Valid: Fri 14 Aug 2020 06:00 to Sat 15 Aug 2020 06:00 UTC
Issued: Fri 14 Aug 2020 07:45
A level 1 and level 2 are issued for SE England and the Netherlands for excessive convectived precipitation.
A level 1 and level 2 are issued for Germany, the Czech Republic, Slovakia, Hungary, Austria and E Switzerland mainly for excessive convective precipitation and to a lesser degree for large hail and severe convective wind gusts.
A level 1 and level 2 are issued for NE Spain, N Italy, Slovenia, Croatia, Bosnia-Herzegovina and N Serbia for large hail, severe convective wind gusts and excessive convective precipitation.
Weak pressure gradients and warm air cover most of Europe. An axis of slightly higher 500 hPa geopotential stretches from the Balkans to the North Sea. A stationary cut-off low is placed west of the Bay of Biscay.
The main frontal zone runs far north across Iceland and N Scandinavia before it bends southward around a long-wave trough over Russia.
... belt from S England to Slovakia and Hungary ...
Very warm, moist and unstable air has settled at the forward flank of the Atlantic cut-off low. A history of widespread (and often severe) storms has "overworked" the airmass, hence lapse rates (and the overall CAPE magnitude) have weakenened, while particularly rich low-level moisture with 2m dewpoints often between 17 and 21C is present. Another day of widespread storms is in store, initiating from late morning onwards along numerous outflow boundaries, other convergence zones, insolation gradients and over orographic features. Very moist air, slow storm motion and weak vertical wind shear provide a prime environment for excessive rain with flash floods. The risk of (marginally) large hail and wet downbursts is reduced by the mentioned convective overturning, but a few events are still possible, especially near the main and leading convergence zone from NW Germany to Slovakia, where the air has not yet been touched by previous convection.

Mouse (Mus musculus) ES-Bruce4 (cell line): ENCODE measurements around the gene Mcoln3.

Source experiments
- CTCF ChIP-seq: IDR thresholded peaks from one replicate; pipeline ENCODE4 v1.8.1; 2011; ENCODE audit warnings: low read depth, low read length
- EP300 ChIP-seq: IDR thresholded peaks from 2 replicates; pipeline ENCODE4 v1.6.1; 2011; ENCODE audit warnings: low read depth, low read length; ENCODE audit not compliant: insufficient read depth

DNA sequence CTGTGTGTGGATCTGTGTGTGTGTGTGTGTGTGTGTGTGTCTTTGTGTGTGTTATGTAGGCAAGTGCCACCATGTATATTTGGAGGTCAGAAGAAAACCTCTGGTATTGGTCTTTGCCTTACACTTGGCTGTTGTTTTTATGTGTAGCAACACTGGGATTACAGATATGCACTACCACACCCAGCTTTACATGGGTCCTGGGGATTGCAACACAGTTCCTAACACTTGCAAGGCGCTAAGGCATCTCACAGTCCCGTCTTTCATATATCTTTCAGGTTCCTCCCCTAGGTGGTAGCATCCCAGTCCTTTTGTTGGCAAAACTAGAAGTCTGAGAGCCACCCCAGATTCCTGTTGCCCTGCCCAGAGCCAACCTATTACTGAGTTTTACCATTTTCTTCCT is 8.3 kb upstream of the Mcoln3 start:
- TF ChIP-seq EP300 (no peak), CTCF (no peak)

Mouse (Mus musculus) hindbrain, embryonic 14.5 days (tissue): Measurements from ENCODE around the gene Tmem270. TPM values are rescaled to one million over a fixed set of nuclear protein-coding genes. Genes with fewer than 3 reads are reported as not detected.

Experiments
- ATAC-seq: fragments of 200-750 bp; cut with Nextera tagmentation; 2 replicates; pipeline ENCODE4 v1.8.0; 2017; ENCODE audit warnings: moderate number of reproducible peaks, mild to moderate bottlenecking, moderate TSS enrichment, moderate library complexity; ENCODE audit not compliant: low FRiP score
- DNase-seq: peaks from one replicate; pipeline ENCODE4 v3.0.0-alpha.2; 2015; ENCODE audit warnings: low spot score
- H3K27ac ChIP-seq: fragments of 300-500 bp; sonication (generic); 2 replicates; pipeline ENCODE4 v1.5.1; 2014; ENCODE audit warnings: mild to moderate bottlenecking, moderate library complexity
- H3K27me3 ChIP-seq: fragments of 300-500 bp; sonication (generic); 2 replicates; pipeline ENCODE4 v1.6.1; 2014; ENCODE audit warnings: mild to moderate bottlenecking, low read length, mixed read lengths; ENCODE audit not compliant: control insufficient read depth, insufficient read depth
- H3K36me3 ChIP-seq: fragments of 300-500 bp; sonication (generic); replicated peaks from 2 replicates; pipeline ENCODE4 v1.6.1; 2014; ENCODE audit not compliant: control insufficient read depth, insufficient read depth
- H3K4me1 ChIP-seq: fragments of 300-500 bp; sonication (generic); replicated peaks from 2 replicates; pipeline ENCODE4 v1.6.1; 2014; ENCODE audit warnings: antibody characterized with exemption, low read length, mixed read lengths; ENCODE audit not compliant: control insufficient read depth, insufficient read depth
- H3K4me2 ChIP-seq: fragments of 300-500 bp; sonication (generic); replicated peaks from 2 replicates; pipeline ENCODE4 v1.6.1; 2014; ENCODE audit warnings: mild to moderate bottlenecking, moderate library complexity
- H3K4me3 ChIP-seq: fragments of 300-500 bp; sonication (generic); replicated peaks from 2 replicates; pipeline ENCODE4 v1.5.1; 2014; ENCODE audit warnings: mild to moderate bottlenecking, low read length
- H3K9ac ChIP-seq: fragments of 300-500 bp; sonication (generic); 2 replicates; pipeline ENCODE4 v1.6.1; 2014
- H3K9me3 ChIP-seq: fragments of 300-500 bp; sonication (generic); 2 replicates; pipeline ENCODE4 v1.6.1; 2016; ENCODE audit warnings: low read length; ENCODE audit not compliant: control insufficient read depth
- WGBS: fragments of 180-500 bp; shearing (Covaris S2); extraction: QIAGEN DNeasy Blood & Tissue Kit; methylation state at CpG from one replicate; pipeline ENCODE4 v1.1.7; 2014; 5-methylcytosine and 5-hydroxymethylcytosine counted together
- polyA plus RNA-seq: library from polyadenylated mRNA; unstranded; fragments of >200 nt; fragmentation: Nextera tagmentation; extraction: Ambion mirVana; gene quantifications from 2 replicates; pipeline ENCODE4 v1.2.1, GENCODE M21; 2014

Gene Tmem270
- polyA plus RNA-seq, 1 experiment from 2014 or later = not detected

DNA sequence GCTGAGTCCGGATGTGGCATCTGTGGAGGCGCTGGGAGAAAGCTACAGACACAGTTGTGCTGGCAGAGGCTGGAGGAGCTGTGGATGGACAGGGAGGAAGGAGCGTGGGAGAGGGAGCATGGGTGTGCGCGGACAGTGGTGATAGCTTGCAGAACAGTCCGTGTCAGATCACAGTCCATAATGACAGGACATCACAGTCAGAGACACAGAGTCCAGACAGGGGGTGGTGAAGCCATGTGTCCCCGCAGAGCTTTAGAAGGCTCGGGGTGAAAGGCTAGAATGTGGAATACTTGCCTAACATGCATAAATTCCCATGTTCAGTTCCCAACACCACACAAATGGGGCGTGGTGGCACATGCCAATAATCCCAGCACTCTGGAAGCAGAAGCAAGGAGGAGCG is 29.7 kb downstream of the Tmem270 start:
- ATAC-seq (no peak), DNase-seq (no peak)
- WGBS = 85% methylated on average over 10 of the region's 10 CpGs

Storms will gradually weaken after sunset, but a few can continue to form throughout the night.
... NE Spain, N Italy, N Balkans ...
The hot airmass over the Mediterranean region is overspread by moderate westerly mid-level winds, which advects very steep lapse rates from NW Africa, the Spanish plateau and the Western Alps on top of abundant lowland and maritime moisture. Per latest soundings, CAPE often reaches 1500-3000 J/kg and is overspread by 10-15 m/s deep-layer shear.
Despite some travelling vorticity maxima, convective initiation may be difficult against a strong cap and entraining dry mid-level air. Current thinking is that only a few explosive storms will form over mountains in NE Spain, the N Appennines and the Dinaric Alps in the afternoon and evening. The most realistic scenario for a higher coverage are storms from the Southern Alps (where convective initiation should be unproblematic) propagating into the forelands in the evening and first half of the night. Some high-resolution models suggest that also the sea breeze front in NE Italy should be monitored for convective initiation.
Multi- and some supercells will be the dominant convective mode. Large to very large hail and severe downbursts are the main risks in early stages, before upscale growth into a few MCSs could result in a distinct flash flood risk later on. An isolated tornado cannot be ruled out in case storms indeed manage to tap into the Adriatic sea breezes, where cloud bases are low and 0-1 km shear is enhanced.
Convection will slowly weaken overnight. Decaying storms may also spread into Serbia and even Romania until Saturday morning, but the severe weather risk decreases.